Mueller Frees Up the Troll Team
In the background of the celebrating over the Carpenter SCOTUS decision — which held that the government generally needs a warrant to access historical cell phone location — there were a few developments in the Mueller investigation:
- The George Papadopoulos parties moved towards sentencing, either on September 7 or in October. If Mueller told Papadopoulos his wife Simon’s Mangiante seeming coordination of the Stefan Halper smear with Sam Clovis (and his lawyer, Victoria Toensing) and Carter Page got him in trouble, we got no sign of that.
- Amy Berman Jackson dismissed a Paul Manafort attempt to limit the criminal penalties of his Foreign Agent Registration Act violations; this isn’t very sexy, but if the well-argued opinion stands, it will serve as a precedent in DC for other sleazy influence peddlers.
- After ABJ made sure Rick Gates ask Mueller if he really didn’t mind Gates going on a trip without his GPS ankle bracelet, Gates got permission to travel — with the jewelry.
- Kimba Wood accepted Special Master Barbara Jones’ recommendations, which among other things held that just 7 of the files reviewed so far pertain to the privilege of anyone, presumably including Trump, to whom Michael Cohen was providing legal services. So Cohen and Trump just paid upwards of $150,000 to hide the advice Cohen has gotten from lawyers and seven more documents — that is, for no really good reason.
- In two separate filings, four DOJ lawyers filed notices of appearance in the Internet Research Agency/Concord Management case.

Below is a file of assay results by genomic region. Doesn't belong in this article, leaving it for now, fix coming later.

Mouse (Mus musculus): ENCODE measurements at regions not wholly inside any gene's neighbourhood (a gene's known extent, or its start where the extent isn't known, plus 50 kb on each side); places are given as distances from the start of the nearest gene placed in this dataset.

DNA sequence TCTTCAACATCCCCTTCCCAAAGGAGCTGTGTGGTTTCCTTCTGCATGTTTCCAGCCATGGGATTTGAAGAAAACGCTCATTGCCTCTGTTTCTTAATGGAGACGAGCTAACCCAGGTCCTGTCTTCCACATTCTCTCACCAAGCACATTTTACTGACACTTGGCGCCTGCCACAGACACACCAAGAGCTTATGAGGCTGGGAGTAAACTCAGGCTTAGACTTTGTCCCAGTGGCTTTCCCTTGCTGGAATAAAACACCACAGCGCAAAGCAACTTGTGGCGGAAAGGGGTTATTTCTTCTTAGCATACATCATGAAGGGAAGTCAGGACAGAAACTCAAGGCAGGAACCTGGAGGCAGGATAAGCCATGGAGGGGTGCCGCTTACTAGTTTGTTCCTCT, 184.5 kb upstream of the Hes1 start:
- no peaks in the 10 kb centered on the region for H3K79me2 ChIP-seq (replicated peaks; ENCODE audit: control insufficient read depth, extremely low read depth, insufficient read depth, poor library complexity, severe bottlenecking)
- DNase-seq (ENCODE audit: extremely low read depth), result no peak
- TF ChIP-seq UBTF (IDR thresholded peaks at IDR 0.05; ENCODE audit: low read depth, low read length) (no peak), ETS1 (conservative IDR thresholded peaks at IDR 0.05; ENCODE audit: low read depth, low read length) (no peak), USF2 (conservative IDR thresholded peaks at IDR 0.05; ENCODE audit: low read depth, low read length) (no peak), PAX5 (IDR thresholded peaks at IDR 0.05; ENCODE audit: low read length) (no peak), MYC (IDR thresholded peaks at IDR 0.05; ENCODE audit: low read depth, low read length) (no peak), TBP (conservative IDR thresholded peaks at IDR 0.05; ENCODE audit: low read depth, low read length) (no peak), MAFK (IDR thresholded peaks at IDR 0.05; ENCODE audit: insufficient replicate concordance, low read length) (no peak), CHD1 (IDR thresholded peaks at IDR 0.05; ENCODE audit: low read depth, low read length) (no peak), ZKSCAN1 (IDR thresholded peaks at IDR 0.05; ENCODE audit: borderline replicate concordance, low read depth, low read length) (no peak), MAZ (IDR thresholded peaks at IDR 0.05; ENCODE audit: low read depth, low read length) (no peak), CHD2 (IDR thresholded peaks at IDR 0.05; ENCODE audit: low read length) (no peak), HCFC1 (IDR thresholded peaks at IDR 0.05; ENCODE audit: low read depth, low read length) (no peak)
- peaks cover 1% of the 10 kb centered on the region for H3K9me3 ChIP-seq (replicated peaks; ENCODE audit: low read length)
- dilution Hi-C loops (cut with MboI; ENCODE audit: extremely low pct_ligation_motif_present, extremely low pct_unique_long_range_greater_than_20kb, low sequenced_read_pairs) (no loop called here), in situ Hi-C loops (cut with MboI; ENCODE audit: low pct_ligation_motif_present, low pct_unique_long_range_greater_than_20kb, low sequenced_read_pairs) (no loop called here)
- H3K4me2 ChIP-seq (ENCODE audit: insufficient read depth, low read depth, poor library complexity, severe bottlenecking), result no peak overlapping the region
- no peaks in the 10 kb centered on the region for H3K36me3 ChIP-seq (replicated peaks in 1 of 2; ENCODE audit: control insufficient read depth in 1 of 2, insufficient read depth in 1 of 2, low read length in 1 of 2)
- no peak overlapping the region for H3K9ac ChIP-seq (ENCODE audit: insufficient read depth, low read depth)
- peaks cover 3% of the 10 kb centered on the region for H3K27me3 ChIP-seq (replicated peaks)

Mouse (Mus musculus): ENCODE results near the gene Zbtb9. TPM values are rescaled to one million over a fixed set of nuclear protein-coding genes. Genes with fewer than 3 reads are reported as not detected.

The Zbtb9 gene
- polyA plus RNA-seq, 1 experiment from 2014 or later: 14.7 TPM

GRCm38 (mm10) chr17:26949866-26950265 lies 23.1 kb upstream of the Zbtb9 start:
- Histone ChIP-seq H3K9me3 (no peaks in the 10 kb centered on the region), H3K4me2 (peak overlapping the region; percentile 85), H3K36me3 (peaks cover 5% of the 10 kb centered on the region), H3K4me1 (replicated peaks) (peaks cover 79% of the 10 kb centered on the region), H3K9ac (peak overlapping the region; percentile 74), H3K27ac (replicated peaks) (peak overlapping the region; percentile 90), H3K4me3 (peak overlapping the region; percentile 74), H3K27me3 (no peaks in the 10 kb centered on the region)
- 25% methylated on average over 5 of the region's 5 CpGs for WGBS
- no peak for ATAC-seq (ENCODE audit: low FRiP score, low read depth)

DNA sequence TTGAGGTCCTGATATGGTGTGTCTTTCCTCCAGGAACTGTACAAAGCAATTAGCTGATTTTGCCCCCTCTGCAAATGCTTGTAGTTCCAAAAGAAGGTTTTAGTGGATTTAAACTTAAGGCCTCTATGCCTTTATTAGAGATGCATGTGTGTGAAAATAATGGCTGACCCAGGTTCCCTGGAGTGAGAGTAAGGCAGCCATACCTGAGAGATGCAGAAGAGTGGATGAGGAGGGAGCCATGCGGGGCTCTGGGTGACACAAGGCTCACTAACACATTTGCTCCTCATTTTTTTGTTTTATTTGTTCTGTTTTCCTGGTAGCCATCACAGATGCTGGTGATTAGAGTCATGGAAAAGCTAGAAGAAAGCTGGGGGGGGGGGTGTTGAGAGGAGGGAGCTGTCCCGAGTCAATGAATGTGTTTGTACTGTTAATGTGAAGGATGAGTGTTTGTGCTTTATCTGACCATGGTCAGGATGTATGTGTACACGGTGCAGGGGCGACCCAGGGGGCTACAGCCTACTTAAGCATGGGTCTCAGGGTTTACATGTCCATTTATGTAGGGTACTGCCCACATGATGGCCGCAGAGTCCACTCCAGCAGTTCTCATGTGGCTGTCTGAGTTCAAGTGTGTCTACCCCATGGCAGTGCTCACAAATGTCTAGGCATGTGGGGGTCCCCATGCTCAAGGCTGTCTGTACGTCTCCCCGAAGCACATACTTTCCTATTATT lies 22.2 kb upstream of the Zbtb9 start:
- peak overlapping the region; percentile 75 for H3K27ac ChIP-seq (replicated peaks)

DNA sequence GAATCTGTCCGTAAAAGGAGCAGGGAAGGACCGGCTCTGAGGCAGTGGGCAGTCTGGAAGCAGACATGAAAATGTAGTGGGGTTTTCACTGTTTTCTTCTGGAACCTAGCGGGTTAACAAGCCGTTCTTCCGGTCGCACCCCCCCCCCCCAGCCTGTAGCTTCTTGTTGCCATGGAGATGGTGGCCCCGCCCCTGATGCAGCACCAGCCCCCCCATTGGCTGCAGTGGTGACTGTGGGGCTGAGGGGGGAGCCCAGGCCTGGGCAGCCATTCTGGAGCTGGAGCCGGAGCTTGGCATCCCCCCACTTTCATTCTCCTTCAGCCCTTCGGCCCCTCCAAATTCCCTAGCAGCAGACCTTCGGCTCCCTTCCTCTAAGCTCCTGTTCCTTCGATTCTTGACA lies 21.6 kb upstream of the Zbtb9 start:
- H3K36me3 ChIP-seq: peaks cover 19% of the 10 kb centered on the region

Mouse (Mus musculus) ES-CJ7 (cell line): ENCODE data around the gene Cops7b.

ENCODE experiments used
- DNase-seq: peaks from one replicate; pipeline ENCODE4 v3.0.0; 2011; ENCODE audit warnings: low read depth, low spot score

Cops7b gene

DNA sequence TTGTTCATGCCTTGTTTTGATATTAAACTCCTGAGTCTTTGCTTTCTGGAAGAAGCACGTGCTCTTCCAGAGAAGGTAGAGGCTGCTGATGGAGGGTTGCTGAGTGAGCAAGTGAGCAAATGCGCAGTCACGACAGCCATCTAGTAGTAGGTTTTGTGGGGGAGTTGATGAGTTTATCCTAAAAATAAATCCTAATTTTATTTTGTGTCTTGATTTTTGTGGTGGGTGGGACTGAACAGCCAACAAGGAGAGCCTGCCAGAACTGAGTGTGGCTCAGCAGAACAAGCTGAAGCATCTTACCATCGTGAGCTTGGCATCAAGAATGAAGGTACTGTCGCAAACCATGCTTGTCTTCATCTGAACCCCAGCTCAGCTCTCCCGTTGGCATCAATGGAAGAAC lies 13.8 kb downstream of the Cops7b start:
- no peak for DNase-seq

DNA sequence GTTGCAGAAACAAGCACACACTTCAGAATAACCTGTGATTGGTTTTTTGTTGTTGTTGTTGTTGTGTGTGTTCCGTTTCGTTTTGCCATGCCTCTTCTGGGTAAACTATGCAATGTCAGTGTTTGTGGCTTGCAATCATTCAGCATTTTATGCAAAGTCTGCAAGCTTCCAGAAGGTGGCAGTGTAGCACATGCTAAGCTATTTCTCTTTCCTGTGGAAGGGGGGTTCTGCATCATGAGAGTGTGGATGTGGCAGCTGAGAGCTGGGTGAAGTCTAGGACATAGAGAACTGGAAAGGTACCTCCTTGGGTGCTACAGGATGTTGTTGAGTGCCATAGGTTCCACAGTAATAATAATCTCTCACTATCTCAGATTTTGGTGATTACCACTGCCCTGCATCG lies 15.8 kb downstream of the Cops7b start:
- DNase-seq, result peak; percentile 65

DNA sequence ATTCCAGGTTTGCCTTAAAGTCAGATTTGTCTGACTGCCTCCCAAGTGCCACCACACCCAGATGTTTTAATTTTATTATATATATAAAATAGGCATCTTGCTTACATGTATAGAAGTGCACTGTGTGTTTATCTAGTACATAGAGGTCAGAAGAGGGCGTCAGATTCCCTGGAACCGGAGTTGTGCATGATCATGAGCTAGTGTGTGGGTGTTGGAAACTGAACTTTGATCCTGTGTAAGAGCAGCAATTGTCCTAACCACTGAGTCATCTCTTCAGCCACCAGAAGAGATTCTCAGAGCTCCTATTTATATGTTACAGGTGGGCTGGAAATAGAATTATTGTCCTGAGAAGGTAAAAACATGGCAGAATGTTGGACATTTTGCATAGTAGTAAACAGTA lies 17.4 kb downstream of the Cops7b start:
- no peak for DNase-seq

It’s the latter that I find most interesting. Mueller has added a team of four lawyers:
- Deborah A. Curtis
- Jonathan Kravis
- Kathryn Rakoczy
- Heather Alpino
To a team with three (plus Michael Dreeben):
- Jeannie Sclafani Rhee
- Rush Atkinson
- Ryan Kao Dickey
Devlin Barrett (he of the likely impressive link map) reported that Mueller did this to prepare for the moment when his office shuts down and the Concord Management nuisance defense drags on for years.
People familiar with the staffing decision said the new prosecutors are not joining Mueller’s team, but rather are being added to the case so that they could someday take responsibility for it when the special counsel ceases operation. The case those prosecutors are joining could drag on for years because the indictment charges a number of Russians who will probably never see the inside of a U.S. courtroom. Russia does not extradite its citizens.
The development suggests Mueller is contemplating the end of his work and farming out any potentially outstanding prosecutions to other parts of the Justice Department.
Except this doesn’t make sense. Not only are Concord and the judge, Dabney Friedrich, pushing for a quick trial, but Atkinson and Dickey are themselves DOJ employees, so could manage any residual duties.
Far more likely, Mueller is ensuring one of his A Teams — including Dickey, DOJ’s best cyber prosecutor — will be able to move on to more important tasks on the central matters before him.